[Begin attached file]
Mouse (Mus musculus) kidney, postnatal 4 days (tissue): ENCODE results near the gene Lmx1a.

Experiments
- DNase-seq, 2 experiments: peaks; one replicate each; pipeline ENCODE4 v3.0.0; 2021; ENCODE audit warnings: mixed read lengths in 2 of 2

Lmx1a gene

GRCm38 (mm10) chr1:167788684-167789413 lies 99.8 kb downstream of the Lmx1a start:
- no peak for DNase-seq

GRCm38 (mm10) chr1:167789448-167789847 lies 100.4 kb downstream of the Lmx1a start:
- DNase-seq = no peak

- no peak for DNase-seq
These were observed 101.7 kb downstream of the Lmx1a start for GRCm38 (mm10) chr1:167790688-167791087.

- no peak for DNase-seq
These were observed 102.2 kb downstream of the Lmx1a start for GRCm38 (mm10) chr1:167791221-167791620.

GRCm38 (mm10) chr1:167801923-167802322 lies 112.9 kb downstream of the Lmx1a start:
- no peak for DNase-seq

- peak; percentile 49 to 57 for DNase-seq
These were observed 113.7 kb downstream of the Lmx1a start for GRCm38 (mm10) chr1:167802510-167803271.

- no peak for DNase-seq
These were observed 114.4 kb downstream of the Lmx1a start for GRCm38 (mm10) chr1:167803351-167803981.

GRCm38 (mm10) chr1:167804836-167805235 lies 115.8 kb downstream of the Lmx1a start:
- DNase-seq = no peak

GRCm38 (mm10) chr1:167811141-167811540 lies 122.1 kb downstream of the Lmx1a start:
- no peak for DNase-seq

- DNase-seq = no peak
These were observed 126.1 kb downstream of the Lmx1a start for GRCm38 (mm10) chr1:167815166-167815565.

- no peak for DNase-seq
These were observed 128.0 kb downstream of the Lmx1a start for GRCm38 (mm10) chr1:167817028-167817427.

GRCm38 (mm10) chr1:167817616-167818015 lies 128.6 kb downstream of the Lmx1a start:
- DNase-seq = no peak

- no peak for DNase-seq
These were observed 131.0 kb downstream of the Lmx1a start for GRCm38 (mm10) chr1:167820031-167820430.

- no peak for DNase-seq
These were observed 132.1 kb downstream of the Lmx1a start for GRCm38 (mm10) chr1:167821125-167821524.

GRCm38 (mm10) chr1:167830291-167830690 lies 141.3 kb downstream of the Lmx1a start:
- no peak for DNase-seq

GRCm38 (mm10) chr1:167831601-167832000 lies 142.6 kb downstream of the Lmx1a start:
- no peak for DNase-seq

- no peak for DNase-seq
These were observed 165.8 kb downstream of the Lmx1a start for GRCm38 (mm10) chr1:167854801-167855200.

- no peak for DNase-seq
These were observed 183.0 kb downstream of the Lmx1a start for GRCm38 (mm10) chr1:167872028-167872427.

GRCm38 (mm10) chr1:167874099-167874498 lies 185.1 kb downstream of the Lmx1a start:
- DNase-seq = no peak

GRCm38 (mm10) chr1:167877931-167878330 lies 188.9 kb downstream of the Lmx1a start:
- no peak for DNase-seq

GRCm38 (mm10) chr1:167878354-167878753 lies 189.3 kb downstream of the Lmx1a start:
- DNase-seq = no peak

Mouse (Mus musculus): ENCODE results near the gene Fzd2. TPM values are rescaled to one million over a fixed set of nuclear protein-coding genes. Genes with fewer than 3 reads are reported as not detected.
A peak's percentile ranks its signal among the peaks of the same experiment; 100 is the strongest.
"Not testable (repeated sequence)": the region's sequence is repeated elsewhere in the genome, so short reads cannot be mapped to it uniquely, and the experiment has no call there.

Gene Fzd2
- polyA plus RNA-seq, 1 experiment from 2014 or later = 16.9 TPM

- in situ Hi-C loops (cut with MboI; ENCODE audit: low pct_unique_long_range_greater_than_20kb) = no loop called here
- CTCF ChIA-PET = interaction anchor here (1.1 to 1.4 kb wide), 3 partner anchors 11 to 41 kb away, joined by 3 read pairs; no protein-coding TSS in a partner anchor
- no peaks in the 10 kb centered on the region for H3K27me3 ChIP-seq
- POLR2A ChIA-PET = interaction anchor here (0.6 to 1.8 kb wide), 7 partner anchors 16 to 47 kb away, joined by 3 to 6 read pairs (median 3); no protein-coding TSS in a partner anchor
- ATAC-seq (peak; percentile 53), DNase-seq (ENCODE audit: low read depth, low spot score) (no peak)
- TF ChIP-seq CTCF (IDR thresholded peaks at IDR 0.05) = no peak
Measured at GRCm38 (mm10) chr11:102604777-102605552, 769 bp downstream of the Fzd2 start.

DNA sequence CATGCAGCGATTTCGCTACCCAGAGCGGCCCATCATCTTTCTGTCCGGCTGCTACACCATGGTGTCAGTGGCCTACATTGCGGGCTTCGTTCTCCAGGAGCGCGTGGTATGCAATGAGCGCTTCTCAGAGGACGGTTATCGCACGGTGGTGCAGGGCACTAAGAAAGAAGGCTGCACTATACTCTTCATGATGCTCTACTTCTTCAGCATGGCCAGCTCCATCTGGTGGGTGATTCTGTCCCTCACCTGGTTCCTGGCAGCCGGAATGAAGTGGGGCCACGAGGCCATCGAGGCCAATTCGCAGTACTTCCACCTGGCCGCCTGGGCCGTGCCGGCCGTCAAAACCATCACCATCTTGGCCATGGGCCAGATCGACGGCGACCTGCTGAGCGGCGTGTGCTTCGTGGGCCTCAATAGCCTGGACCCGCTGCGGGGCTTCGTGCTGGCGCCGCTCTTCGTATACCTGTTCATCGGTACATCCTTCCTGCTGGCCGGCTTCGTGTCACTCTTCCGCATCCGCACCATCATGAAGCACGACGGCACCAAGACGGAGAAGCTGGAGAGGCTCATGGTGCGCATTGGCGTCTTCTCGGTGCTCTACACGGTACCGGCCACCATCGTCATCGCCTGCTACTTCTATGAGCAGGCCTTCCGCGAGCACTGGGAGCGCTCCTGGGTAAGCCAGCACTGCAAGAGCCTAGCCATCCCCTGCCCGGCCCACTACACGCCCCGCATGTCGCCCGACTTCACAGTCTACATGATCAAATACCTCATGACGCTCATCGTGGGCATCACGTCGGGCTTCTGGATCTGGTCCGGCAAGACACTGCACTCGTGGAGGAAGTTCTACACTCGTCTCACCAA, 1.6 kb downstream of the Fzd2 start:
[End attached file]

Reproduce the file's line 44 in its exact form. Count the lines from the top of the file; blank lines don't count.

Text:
- no peak for DNase-seq